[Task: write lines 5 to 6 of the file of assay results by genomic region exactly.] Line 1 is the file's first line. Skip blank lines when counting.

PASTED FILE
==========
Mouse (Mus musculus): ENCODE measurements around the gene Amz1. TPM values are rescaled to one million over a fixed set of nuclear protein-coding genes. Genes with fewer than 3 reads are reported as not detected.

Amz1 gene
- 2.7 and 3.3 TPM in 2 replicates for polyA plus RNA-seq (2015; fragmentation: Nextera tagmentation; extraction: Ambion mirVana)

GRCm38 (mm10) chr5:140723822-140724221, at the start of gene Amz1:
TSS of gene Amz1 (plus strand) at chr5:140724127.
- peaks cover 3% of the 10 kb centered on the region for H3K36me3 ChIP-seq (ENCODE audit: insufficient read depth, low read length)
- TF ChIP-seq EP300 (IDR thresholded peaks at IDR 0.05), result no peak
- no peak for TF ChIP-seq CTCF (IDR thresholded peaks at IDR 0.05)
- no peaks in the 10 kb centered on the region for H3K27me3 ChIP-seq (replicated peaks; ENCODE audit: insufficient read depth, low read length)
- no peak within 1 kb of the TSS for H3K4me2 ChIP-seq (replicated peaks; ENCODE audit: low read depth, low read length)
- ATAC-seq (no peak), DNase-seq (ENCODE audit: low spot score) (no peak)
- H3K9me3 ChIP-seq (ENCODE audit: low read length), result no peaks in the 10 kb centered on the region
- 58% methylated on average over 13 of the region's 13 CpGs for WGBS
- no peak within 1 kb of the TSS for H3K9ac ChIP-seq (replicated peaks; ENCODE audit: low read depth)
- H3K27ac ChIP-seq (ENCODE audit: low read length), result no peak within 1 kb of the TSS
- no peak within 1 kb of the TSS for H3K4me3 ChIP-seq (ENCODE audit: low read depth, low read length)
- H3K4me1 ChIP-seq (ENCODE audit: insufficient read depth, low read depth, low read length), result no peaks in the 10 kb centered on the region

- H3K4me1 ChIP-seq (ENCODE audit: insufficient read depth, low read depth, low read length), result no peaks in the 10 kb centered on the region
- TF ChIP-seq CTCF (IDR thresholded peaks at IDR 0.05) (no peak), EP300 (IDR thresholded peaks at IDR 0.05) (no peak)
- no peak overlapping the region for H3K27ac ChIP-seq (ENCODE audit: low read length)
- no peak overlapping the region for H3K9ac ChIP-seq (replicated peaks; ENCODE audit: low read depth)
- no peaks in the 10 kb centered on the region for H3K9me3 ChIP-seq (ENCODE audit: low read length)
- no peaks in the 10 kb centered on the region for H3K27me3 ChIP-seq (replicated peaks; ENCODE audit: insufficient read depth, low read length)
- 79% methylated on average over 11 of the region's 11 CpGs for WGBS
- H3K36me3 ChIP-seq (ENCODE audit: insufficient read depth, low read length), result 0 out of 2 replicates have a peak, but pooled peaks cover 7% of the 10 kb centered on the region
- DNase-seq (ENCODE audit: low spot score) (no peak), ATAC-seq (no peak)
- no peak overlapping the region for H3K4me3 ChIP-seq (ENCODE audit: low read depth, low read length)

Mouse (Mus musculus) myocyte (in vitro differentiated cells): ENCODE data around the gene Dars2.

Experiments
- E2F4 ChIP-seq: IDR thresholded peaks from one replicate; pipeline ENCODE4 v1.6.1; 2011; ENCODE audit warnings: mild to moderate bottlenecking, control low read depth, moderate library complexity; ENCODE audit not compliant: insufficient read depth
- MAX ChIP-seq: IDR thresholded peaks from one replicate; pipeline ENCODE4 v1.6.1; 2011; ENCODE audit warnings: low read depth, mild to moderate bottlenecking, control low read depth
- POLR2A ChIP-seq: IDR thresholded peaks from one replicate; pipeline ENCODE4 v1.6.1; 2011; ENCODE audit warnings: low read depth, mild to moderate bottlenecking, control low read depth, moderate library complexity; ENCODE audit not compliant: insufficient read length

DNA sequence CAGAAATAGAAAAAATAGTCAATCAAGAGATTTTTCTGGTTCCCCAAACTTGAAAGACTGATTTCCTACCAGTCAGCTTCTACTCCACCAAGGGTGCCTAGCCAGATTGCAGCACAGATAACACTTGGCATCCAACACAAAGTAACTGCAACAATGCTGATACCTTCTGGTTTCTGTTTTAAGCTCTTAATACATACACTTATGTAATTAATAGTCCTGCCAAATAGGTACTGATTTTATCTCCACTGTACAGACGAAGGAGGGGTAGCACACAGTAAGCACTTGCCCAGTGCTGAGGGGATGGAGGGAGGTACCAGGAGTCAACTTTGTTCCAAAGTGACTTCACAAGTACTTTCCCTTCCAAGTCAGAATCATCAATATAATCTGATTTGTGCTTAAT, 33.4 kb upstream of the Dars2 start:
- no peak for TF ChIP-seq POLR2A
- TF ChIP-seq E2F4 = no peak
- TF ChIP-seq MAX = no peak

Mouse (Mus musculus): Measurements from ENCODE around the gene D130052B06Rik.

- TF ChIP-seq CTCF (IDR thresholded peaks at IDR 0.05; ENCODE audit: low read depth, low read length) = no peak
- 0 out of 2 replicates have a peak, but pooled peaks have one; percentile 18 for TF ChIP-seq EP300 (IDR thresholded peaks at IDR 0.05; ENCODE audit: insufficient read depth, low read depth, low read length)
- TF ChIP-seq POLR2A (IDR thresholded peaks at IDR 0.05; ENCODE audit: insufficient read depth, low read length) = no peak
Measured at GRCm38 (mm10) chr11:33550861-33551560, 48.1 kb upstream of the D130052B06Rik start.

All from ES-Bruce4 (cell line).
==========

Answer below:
TSS of gene Amz1 (plus strand) at chr5:140724127.
- peaks cover 3% of the 10 kb centered on the region for H3K36me3 ChIP-seq (ENCODE audit: insufficient read depth, low read length)